For a GPS device using the NMEA protocol, the pseudo-IP is 127.127.20.N... and as we chose N=0 when creating the symbolic link, the same number must be used here too.
So an example server entry would be:


If your GPS uses communication speed other than 4800 bps, you must add a "mode" parameter to this line: see the NTP reference clock documentation page for instructions.

This enables basic GPS communication, which should be good enough to achieve roughly millisecond-level time precision. If you need more precise than that, you will have to use a GPS device that can provide a PPS signal (Pulse-Per-Second), and use a second serial port for that.

Honored Contributor

Re: NTP server

If your GPS device is designed to work as a time synchronization device, then it might have a network connector and be able to use the NTP protocol on its own.

In that case, the set-up is much simpler: you configure the IP address, netmask and gateway to the GPS device, just like with any networked device. There may be an access list that determines which servers may connect to the GPS device: configure it to allow access for your HP-UX server.
All this should be described in the documentation of your GPS device.

When your networked GPS device can be pinged from your HP-UX host, you'll typically only need to add one "server" line to /etc/ntp.conf, just as if you were synchronizing to another HP-UX NTP server. You can even do it with a GUI, using SAM.

Regular Advisor

Re: NTP server

Dear Matti Kurkela,
Many thanks for the answers. I am always happy to receive such a professional care.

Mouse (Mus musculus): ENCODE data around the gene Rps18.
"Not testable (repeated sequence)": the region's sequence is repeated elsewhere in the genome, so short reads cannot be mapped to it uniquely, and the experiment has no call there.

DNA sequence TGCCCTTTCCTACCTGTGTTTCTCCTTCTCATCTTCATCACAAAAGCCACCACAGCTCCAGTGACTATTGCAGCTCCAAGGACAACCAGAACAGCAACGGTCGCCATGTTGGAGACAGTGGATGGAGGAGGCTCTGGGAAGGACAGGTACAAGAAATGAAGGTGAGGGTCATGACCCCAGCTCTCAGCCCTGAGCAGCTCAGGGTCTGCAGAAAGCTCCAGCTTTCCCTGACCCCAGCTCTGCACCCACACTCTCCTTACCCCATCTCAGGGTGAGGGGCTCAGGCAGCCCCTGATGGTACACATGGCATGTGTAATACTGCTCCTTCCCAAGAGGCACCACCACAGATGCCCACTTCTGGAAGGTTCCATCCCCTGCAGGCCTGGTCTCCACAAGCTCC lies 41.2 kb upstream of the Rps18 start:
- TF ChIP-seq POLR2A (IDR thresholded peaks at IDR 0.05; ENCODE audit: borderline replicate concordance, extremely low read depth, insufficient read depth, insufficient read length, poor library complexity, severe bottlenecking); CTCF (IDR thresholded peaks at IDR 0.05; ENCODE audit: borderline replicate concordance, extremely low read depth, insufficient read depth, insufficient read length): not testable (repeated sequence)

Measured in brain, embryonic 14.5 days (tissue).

I do use a GPS device that has a network connection.
I red both answer carefully and follow the instructions and it work just fine.
I tried it also via SAM (very simple) and view that the /etc/rc.config.d/netdaemons file is updated accordingly.
Finally, I tracked /var/adm/syslog/syslog file and saw the synchronization process. For some reason that I couldnâ t understand, I noticed the following messages (from the syslog):
1. â Synchronization lostâ (and the xntp process was down), that was a day after it works fine. I red that if the sync is greater than 1000 sec it would not happened, but that was not the case.
Can you figure out the reason the sync lost?
2. â tftpd 28093]: connect: No route to hostâ follow that by 10 min â Timeout (no requested in 10 min)â . What do the above messages mean?
3. How can I determine the sync process frequency? I mean â when the sync occurs and reoccurs again?

Honored Contributor

Re: NTP server

> 1. "Synchronization lost" (and the xntp process was down), that was a day after it works fine. I red that if the sync is greater than 1000 sec it would not happened, but that was not the case.

Was there any other log messages from xntpd just before the "Synchronization lost" message?

If xntpd finds it needs to do a "large" adjustment to the system clock, it will temporarily drop out of sync. After a few more polling cycles, it should re-synchronize again if the adjustment had the desired effect on the system clock. This is normal behaviour.

Xntpd dying is *not* normal behaviour.

Without more information is hard to guess why it might have died, unless your system clock is wildly inaccurate or reacts badly to adjustment. In that case, it might be a symptom of a hardware or firmware issue.

> 2. "tftpd 28093]: connect: No route to host" follow that by 10 min "Timeout (no requested in 10 min)". What do the above messages mean?